The primary consideration with respect to a start-up sponsoring a foreign worker is that USCIS will want evidence that the company is bona fide and that it has the financial capability and potential for growth to support the foreign worker in the occupation that is being reported on the petition.  USCIS wants to see that the start-up is a real operating entity, and not just a company that was created on paper for the purpose of allowing a foreign national to immigrate to the U.S.  Documents that could be submitted as evidence include: corporate organizational records; contracts already entered into; a lease for office space; pictures of the office and tangible assets of the company; paystubs and filed quarterly wage reports for current employees (if any have been filed yet); company bank account statements; and financial statements (if any are available) for the company.

USCIS wants to ensure that the prospective employee will have the support of other personnel so that he or she is able to perform the job duties described in the petition.  For example, when a start-up files a petition to obtain H-1B status, USCIS tends to examine whether the worker will be doing only “specialized occupation” duties, which are duties for which a bachelor’s degree in a specific field is required.  USCIS’s assumption is that because it is a new company, the prospective employee will be required to perform administrative tasks until the company is up and running.  It is important to show there are other workers already employed who will be doing the administrative tasks.  Documentation that could be submitted as evidence might include: organizational chart for the company; detailed job descriptions for each employee; paystubs for each worker; and filed quarterly wage reports (if any have been filed yet).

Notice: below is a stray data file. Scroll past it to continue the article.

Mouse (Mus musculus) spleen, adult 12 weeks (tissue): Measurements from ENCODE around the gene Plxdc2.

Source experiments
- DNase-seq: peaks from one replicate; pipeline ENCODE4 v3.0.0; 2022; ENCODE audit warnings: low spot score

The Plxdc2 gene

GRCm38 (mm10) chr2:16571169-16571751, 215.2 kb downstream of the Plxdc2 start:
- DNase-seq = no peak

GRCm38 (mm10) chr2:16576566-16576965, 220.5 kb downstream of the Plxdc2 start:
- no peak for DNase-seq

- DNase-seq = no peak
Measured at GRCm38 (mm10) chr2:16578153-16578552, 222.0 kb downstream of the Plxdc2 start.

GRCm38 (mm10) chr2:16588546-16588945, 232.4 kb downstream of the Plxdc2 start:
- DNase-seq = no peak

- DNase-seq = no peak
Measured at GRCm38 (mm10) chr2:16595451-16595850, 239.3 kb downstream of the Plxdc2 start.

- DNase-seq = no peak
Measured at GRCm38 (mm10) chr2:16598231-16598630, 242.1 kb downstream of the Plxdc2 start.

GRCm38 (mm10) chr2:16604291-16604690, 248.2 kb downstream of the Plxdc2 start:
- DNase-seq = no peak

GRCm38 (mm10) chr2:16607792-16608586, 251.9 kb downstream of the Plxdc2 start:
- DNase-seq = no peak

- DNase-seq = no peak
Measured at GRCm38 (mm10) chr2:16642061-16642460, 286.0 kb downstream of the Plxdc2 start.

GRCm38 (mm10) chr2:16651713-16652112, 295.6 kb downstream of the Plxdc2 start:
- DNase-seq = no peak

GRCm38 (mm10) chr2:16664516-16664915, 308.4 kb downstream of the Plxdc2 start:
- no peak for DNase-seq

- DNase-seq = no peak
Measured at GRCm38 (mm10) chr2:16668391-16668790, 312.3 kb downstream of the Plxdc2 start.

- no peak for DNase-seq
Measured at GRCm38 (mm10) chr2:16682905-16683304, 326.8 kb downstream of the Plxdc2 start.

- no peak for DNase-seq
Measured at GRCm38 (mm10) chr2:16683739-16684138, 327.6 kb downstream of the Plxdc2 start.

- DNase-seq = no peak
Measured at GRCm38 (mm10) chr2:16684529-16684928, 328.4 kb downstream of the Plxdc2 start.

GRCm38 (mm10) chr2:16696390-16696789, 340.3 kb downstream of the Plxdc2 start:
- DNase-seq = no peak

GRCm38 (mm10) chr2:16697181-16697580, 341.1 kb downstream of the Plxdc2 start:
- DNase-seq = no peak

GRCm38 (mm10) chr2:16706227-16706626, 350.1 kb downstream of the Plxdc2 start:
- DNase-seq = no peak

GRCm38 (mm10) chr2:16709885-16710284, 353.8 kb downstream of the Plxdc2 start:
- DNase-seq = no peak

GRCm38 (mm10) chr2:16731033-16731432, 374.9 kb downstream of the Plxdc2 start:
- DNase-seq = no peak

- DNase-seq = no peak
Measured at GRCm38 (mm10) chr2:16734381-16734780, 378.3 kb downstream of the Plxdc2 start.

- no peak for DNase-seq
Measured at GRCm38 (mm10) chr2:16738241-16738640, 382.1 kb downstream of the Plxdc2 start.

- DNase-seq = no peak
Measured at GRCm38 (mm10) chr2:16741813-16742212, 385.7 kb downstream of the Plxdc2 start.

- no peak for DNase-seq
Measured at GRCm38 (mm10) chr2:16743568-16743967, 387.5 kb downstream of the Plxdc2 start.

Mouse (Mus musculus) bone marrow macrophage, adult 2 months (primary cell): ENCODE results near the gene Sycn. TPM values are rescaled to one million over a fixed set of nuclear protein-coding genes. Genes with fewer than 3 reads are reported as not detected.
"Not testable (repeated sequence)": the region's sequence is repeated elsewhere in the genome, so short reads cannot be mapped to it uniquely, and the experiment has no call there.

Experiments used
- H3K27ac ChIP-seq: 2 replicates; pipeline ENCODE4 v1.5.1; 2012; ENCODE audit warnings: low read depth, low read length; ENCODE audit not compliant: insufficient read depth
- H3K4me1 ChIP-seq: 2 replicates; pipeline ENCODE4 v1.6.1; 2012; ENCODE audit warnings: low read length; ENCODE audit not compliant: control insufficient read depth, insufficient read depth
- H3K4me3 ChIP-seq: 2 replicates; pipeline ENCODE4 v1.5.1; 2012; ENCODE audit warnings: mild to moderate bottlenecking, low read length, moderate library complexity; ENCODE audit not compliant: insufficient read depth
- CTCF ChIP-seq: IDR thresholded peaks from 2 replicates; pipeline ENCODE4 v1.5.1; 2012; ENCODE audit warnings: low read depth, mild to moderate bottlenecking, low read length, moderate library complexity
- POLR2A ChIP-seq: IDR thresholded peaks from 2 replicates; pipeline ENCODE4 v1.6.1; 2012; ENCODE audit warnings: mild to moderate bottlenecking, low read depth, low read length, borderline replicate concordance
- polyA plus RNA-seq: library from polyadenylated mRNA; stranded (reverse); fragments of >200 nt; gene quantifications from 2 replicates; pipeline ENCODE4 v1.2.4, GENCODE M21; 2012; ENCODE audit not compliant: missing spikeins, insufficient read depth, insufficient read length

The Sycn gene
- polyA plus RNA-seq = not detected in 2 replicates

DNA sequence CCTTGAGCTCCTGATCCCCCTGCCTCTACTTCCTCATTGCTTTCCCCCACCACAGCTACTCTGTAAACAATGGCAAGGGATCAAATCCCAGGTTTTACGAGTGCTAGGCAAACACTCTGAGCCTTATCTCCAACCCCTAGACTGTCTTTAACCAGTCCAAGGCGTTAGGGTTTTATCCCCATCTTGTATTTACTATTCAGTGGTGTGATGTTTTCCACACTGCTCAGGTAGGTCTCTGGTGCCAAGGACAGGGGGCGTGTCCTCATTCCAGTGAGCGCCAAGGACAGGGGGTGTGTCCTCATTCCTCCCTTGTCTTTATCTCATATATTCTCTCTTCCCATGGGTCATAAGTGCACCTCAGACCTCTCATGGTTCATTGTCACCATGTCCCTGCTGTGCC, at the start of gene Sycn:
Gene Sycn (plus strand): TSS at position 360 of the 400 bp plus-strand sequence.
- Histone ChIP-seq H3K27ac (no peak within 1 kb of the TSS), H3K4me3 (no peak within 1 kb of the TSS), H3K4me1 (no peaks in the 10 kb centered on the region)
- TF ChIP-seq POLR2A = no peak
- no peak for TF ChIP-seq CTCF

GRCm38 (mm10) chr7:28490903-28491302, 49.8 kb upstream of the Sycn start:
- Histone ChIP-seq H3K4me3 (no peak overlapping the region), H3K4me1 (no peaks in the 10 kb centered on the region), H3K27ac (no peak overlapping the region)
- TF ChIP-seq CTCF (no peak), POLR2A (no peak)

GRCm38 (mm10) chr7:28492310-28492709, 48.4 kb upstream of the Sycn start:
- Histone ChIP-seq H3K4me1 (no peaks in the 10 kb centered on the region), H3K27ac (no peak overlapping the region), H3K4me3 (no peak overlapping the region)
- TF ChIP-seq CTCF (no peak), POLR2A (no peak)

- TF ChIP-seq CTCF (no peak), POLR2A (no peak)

The current administration has expressed its interest in encouraging investment and entrepreneurship in the U.S., and the start-up industry is an important part of the U.S. economy.  Despite this, USCIS has not historically made it easy for start-up companies to hire the best available workers, some of whom may be foreign.  However, with appropriate advice and planning, even a start-up company can convince USCIS that it is a bona fide entity in need of sponsoring a foreign worker for immigration status.

If your start-up company is considering hiring a foreign worker, contact the immigration attorneys at Paule, Camazine and Blumenthal to discuss your options.

The choice of a lawyer is an important decision and should not be based solely upon advertisements.

 


 

 

Experienced, Quality Legal Representation for the Immigration Needs of Individuals and Businesses

Attorneys Melissa G. Nolan and Peter A. Gianino

Consistently, the value of our services exceeds the fee charged. We offer a fixed fee for most immigration matters, so you know the cost of your case right from the start. For an initial consultation, contact us at 314-727-2266. We accept your emails and respond to them promptly.

Melissa G. Nolan

Melissa G. Nolan

Melissa Nolan's practice involves immigration law, as well as estate and tax planning. From helping individual immigrants and businesses wanting to obtain visas for employees, to ensuring companies' I-9 forms are compliant through audits, Ms. Nolan is dedicated to assisting clients with the complexities of immigration. Melissa’s estate and tax planning practice includes the preparation of estate planning documents such as wills, revocable trusts, powers of attorney, and health care declarations.
Melissa G. Nolan